Durenda also encouraged her children to find creative ways to meet their high school requirements. “I let them know that some of these credits could be met through their interests. Our oldest daughter was very interested in animals, taking care of animals, maintaining animals. She had milking goats and things like that, and she kept meticulous records and read endlessly about that. All of those things could count toward credits on her transcript. Learning how to translate real life experiences into credits I think is fun, and it’s challenging, but it also gives our kids a lot of freedom.”

As they neared high school graduation, Durenda helped her children find opportunities to explore potential career paths before committing to an expensive college program. For example, “We had one who did a short little internship to see if he liked the idea of becoming a physical therapist. He thought he wanted to be that, but when he actually went and experienced the job during an afternoon and watched all the paperwork that went with it, he didn’t want to do it anymore. And I thought what if we had sent him to college for seven years and then he got to the point where he was actually doing the job and realized he hated the paperwork?!”

Need some help creating a high school program for your child and taking advantage of the freedom and flexibility of homeschooling? Check out these 10 Options for Homeschool High School.

Durenda concludes, “The high school years are really, really exciting. I think it’s just important that we don’t get caught up in it has to look exactly like this and my kid has to go to college. There’s so many wonderful options out there now, it’s a great idea to really think that through and be more open minded and flexible.”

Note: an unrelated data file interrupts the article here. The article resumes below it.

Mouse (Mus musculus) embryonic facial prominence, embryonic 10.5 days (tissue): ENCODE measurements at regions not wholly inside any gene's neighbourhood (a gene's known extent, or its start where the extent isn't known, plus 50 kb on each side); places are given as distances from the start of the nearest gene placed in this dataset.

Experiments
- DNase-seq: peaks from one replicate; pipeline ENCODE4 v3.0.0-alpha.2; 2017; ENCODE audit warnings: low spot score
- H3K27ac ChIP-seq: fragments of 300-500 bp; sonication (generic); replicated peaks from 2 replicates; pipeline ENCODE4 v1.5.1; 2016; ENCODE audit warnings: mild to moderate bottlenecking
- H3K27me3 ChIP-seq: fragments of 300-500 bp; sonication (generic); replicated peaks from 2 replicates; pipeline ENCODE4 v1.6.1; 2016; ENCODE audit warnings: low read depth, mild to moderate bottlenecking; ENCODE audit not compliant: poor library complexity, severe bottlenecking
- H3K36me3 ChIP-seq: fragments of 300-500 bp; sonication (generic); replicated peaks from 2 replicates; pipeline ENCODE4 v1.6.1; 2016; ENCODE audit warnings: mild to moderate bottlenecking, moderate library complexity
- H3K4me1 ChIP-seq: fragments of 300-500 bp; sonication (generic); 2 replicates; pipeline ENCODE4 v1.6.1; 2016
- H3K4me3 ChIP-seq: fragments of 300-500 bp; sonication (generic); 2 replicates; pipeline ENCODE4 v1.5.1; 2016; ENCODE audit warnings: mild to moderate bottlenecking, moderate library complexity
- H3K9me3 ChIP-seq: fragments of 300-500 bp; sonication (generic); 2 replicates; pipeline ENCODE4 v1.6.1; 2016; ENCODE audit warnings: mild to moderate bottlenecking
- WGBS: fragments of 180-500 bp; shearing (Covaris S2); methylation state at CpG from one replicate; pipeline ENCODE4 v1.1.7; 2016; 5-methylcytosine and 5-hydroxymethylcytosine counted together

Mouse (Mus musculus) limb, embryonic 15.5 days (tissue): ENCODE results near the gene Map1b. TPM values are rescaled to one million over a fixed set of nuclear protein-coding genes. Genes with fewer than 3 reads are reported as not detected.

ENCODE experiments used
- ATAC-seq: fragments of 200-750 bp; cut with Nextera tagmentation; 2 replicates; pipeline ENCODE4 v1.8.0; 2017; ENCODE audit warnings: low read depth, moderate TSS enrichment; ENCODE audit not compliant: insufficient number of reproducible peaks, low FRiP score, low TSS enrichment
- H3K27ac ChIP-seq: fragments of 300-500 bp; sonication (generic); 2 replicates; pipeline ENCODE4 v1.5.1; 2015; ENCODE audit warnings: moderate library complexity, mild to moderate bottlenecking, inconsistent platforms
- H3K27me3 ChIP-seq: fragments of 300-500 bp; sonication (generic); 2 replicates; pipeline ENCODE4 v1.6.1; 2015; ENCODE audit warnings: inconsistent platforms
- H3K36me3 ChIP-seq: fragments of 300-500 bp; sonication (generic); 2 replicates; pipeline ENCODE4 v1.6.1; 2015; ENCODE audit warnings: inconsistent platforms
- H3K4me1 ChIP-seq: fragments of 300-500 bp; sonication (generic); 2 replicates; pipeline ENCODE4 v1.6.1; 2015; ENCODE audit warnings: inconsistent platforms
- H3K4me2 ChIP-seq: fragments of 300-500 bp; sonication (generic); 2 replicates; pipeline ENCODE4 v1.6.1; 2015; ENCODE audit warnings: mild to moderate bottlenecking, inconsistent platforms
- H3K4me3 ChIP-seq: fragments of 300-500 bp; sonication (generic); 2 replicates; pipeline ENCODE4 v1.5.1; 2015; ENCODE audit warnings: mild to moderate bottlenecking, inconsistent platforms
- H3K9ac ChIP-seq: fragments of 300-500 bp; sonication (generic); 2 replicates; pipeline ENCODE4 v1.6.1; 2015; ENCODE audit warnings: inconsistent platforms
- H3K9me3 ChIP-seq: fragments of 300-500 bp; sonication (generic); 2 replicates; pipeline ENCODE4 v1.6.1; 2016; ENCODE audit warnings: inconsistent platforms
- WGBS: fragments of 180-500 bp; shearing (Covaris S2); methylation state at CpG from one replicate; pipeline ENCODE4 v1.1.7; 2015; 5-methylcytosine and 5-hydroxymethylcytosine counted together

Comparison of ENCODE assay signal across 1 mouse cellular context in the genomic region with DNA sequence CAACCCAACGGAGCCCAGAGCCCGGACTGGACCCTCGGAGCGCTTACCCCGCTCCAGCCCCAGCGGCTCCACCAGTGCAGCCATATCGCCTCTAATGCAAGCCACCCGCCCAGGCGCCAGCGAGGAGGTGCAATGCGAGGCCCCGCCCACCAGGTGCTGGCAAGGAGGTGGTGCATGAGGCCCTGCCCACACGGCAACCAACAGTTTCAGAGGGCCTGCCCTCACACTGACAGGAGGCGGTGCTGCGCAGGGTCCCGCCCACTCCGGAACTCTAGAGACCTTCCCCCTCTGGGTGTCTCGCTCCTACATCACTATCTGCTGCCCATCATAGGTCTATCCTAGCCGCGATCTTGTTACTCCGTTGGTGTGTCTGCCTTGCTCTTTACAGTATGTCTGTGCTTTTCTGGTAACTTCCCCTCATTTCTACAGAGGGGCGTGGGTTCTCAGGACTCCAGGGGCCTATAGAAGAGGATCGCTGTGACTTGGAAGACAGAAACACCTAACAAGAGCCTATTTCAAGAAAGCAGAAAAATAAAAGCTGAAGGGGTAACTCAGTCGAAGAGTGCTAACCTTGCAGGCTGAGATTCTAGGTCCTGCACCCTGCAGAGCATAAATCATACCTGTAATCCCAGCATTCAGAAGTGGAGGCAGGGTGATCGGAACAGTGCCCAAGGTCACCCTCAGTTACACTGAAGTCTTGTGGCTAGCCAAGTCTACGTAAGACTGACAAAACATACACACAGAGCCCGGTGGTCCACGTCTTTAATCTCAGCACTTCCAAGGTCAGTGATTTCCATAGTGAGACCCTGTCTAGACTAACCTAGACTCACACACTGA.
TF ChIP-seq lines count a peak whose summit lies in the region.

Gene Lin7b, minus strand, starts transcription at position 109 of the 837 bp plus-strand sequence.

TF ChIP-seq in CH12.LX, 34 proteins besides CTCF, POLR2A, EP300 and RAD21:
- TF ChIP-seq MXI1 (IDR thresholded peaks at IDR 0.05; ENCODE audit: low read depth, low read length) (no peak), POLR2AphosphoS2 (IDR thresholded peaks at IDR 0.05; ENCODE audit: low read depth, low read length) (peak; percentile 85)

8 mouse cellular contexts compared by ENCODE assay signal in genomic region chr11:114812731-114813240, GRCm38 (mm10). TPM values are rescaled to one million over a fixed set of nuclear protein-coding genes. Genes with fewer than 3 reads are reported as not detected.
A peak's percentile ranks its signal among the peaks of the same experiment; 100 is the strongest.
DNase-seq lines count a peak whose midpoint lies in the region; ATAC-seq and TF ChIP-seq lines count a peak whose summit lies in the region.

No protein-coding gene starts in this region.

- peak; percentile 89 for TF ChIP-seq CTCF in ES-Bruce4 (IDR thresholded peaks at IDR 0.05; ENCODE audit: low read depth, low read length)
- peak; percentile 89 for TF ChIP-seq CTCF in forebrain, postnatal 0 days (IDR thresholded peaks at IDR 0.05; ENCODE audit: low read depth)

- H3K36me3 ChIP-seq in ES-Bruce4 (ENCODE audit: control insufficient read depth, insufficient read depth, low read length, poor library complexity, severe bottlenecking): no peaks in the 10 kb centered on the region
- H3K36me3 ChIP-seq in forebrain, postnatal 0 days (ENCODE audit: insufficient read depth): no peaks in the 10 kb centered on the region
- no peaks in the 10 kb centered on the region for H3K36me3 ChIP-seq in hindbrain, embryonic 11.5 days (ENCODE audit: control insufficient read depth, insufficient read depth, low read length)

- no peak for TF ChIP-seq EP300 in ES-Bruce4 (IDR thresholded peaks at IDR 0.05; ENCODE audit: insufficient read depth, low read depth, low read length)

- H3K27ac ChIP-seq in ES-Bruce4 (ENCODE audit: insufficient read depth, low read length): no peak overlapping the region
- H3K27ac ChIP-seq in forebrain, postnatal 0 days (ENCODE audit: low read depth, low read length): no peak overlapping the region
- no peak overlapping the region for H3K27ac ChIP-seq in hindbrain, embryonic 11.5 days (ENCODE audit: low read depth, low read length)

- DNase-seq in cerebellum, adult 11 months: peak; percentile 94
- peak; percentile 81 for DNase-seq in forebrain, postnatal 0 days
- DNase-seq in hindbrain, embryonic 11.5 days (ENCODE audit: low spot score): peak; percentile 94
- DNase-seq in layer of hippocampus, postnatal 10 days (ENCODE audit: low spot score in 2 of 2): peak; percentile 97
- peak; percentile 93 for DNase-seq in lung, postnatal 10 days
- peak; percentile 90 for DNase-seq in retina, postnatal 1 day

Durenda also talks about this extensively in her new book, The Four-Hour School Day!

How can we let go of some of the baggage we might have around what school needs to look like so that we can take advantage of all the freedom homeschooling has to offer? (24:56)

Durenda describes how she leaned on the Lord’s leading. “For me, it was pressing into the Lord and listening, “Lord what do you have for these kids? What do you want for these kids?” I asked myself, if I could spend time with my kids and homeschool my kids and educate them the way that I really want to, shoving away everything everyone else is saying, shoving away my preconceived ideas. I realized I had a vision. I had a vision of what I really wanted to do with my kids, so I tried to stay true to that with the Lord’s help.”

Stress was a red flag for Durenda.

Every time she started to get distracted by comparison or fear, she would recognize that it was producing stress in her, and she let that be a red flag to signal her to return to the Lord so that he could guide her back toward what was lifegiving for her family. “I would go to the Lord and say, ‘Is this true? Am I not giving them enough?’ And He would bring me back to, ‘What is the heart that I put into you? What’s working for you?’ Recognizing what brings life into our families is so important.”

I really felt like most of the time it was just about me getting out of the way. Give them a safe, secure home environment where they’re comfortable and at peace. They’re not in crisis mode. And they will learn!

If you’re coming out of the public school, a period of deschooling can be very important.

Durenda recommends using this period to read some good books and educate yourself about how kids really learn. Books like: